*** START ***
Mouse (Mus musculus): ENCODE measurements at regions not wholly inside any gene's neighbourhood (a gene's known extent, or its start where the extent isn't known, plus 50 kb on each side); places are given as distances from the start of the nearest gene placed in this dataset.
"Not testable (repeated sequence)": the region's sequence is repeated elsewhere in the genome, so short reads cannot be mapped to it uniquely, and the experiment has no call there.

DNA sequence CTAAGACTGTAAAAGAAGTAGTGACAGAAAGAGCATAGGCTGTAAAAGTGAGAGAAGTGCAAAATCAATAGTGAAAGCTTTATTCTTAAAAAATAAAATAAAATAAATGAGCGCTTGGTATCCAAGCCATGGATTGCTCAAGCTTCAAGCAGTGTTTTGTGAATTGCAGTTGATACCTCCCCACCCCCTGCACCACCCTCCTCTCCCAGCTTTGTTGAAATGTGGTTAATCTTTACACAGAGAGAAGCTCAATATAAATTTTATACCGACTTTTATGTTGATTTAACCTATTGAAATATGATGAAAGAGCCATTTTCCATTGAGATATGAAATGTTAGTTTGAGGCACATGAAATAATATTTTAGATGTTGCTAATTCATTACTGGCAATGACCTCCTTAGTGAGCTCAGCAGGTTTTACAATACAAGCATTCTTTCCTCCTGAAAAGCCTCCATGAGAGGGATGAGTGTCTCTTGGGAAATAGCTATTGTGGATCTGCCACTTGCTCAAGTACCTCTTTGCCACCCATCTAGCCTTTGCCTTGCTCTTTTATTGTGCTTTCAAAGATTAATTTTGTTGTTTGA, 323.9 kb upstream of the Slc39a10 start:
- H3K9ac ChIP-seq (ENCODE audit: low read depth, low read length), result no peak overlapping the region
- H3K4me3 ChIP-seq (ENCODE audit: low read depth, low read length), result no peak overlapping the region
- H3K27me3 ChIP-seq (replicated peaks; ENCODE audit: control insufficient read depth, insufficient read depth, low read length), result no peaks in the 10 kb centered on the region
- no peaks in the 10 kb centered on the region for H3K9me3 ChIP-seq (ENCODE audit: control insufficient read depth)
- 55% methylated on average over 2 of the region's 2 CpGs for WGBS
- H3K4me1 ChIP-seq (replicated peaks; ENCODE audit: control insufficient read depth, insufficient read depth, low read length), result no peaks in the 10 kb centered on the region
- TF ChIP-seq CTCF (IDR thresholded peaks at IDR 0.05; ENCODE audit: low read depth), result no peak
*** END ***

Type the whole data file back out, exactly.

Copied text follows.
Mouse (Mus musculus): ENCODE measurements at regions not wholly inside any gene's neighbourhood (a gene's known extent, or its start where the extent isn't known, plus 50 kb on each side); places are given as distances from the start of the nearest gene placed in this dataset.
"Not testable (repeated sequence)": the region's sequence is repeated elsewhere in the genome, so short reads cannot be mapped to it uniquely, and the experiment has no call there.

DNA sequence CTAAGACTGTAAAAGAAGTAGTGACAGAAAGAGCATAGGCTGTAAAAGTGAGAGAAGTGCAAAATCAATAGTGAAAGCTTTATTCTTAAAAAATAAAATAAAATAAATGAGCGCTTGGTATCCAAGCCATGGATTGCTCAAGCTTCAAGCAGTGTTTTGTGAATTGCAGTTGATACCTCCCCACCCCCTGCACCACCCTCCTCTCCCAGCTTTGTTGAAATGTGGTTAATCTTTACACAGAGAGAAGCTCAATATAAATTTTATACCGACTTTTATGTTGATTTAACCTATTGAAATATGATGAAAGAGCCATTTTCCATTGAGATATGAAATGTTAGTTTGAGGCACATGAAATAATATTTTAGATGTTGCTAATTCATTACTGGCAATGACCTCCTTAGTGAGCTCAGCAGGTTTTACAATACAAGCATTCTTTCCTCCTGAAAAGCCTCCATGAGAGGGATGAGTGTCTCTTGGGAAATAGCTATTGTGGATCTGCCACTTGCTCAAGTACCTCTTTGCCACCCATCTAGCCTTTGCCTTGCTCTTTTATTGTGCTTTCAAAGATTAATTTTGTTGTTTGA, 323.9 kb upstream of the Slc39a10 start:
- H3K9ac ChIP-seq (ENCODE audit: low read depth, low read length), result no peak overlapping the region
- H3K4me3 ChIP-seq (ENCODE audit: low read depth, low read length), result no peak overlapping the region
- H3K27me3 ChIP-seq (replicated peaks; ENCODE audit: control insufficient read depth, insufficient read depth, low read length), result no peaks in the 10 kb centered on the region
- no peaks in the 10 kb centered on the region for H3K9me3 ChIP-seq (ENCODE audit: control insufficient read depth)
- 55% methylated on average over 2 of the region's 2 CpGs for WGBS
- H3K4me1 ChIP-seq (replicated peaks; ENCODE audit: control insufficient read depth, insufficient read depth, low read length), result no peaks in the 10 kb centered on the region
- TF ChIP-seq CTCF (IDR thresholded peaks at IDR 0.05; ENCODE audit: low read depth), result no peak